DX12 support has just been added to 3DMark showing unbelievable results with DX12 delivering up to 20 times faster performance than DX11. AMD Radeon graphics cards are showing the most significant gains compared to their Nvidia GeForce GTX counterparts.
Testing has shown in fact that with AMD’s most recent driver update the R9 290X is not only on par with the $999 12GB GeForce GTX Titan X, but also maintains a minute edge against the Nvidia flagship. When compared against Nvidia’s $549 GTX 980 the R9 290X from AMD delivered a 33% performance lead.
AMD R9 290X As Fast As Titan X in DX12 Enabled 3DMark – 33% Faster Than GTX 980
PCWorld’s results show the difference in API draw call handling between both the Nvidia GeForce GTX Titan X and the AMD Radeon R9 290X. With DX11 the Titan X manages a maximum of 740 thousand drawcalls per second and a whopping 13 million, 419 thousand calls with DX12. In comparison the 290X manages a maximum of 935 thousand drawcalls with DX11, so more than the Titan X to begin with and again an unbelievable 13 million, 474 thousand calls with DX12. So the 290X slightly edges out the Titan X in DX12 drawcall handling.Interestingly enough AMD’s latest drivers have improved DX12 performance to the point where it’s actually a head of Mantle by about 8%.
PCPer’s testing is more traditional, showing the frames per second instead of the number of drawcalls per second. The GTX 980 delivers 15.67 FPS in DX12, a massive improvement compared to the 2.75 FPS it manages in DX11. On the other hand AMD’s R9 290X delivers 19.12 frames per second in DX12 a significant jump over the GTX 980. And perhaps what’s more interesting is that the next iteration of 3DMark which will debut with Windows 10 also supports Mantle. And the 290X delivers 20.88 FPS in the same benchmark running Mantle. A 33% performance lead over the GTX 980 running DX11 and a 9% lead over the same 290X running DX11.
Last but not least, let’s take a quick look at the performance scaling in relation to the number of CPU cores. DX12 shows remarkable scaling with the addition of more CPU cores but hits a wall at 6 cores. On the other hand Mantle will continue to scale beyond 6 cores, showing extended performance scaling over DX12 with eight cores. I should point out an interesting phenomenon that occurs when hyperthreading is enabled with eight cores for a total of 16 threads. it seems that neither the GTX 980 from Nvidia or the R9 290X from AMD will make use of Intel’s hyperthreading technology. In fact performance shows slight degradation with HT on vs off with the R9 290X.
I should remind everyone that these are synthetic benchmarks which should not be taken as the be-all end-all performance metric. Also please keep in mind that the race for faster, more efficient DX12 drivers is still in its infancy and very much represents a leapfrog pattern at this point. Last time we reported on the state of DX12 drivers and performance Nvidia was ahead. Today we see the roles being reversed with AMD taking the lead. However I’m more interested in testing out actual DX12 games when they come out. Which is rumored to be around the end of the year. In the meantime stay tuned as we may have our own DX12 3DMark results to present soon !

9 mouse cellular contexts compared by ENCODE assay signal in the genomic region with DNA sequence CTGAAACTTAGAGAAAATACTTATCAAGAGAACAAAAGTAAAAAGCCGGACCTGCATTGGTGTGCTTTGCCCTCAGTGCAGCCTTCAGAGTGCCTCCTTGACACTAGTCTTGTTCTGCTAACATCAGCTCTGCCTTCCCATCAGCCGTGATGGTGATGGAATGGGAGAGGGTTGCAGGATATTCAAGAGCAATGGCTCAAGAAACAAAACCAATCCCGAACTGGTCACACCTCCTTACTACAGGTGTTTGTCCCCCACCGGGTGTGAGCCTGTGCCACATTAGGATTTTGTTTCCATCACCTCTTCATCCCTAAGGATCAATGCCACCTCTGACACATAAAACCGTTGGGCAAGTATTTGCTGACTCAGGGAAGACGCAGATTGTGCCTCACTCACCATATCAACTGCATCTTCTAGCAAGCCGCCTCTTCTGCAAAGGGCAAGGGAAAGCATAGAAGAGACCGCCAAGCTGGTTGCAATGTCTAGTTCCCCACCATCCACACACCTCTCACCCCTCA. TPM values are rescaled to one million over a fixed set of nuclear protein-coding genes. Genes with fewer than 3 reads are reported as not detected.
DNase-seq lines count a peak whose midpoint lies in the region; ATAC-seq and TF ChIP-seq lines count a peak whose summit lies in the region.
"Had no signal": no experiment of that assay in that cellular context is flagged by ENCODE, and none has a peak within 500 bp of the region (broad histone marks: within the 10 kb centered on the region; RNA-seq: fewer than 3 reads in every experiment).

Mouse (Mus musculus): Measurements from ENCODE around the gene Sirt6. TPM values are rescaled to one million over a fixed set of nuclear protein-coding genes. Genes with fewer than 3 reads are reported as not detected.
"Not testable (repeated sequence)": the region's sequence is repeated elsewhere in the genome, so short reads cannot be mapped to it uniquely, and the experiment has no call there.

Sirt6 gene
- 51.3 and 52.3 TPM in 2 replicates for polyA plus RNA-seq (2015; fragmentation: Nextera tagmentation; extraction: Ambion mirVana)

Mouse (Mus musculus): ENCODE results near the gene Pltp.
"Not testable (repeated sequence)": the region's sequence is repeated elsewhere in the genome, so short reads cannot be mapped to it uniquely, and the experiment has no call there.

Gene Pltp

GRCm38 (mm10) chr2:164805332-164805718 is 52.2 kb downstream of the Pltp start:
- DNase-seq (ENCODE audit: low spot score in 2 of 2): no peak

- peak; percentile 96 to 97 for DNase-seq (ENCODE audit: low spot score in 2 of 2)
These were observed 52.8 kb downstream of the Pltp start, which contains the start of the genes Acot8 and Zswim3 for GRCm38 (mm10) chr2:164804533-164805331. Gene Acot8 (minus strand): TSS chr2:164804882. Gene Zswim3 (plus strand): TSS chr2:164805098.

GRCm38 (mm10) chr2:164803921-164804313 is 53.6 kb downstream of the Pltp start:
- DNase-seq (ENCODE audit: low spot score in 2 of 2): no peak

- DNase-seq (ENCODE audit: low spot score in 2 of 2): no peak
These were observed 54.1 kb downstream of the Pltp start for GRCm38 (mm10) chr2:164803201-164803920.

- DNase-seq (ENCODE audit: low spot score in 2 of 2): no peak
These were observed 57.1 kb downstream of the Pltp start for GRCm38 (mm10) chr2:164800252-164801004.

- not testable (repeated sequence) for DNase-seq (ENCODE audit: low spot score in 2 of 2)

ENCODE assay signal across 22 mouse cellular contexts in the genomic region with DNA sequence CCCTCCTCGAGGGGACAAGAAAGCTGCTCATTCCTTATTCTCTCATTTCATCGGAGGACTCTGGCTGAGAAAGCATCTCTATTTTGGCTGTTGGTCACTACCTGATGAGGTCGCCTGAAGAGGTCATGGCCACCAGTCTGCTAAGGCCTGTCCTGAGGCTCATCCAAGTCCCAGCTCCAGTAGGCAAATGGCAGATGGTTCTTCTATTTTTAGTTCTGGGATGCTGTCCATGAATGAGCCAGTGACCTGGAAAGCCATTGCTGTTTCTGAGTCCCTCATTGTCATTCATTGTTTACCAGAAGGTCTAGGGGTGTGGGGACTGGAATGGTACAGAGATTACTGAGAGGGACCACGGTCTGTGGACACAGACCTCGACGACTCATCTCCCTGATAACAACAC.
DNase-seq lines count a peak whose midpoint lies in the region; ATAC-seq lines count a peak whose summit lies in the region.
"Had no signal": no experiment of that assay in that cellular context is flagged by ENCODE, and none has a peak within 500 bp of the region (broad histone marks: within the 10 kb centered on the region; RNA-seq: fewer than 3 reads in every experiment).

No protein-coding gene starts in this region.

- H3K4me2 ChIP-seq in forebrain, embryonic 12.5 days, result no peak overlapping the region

I thought I might as well delve into a peculiar phenomenon that PCPer.com had run into in their testing. Which is that once the DX12 benchmark was run on the lower tier GPUs after they were overclocked the result was actually far closer to their higher end siblings than would’ve made sense. Futuremark did not provide an explanation nor did PCPer attempt to do so.
However what would explain this phenomenon is that the amount of drawcalls that the GPU can handle aren’t necessarily tied to the amount of shaders available on the GPU. Because remember the DX12 3DMark test in question only involves polygons and textures, no shaders. What would determine how many drawcalls the chip can handle comes down to software and hardware.
Note how the 960 and 980 show identical numbers in DX11, while the 290X and 285 also show identical numbers in DX11. So this explains the software part. Once we remove the API software bottleneck we expose another bottleneck or in this case probably multiple other bottlenecks. In this case It’s most likely due to the amount of available bandwidth to the GPU in addition to the internal GPU hardware and semantics by which CPU drawcalls are handled.
So what could explain the relatively small delta between the R9 285 and the 290X is that the 285 has eight asynchronous compute engines, exactly the same as the 290X. These are engines built directly into the GPU core itself which are responsible for handing out tasks to the various compute units / shaders inside the chip. However the additional memory bandwidth which the R9 290X has available to it compared to the 285 could be the reason why it can still edge out the 285 . In the case of the GTX 960, the result doesn’t make much sense either. Because the GPU was overclocked by approximately 30% yet that resulted in the GPU handling 57% more drawcalls.
All in all as mentioned previously, synthetic benchmarks are very rarely the ideal metric to reflect real world performance. So the numbers you see above should only be taken as a rough estimate of how much superior lower level APIs such as DX12 and Mantle are compared to established traditional approaches which is what DX11 represents today.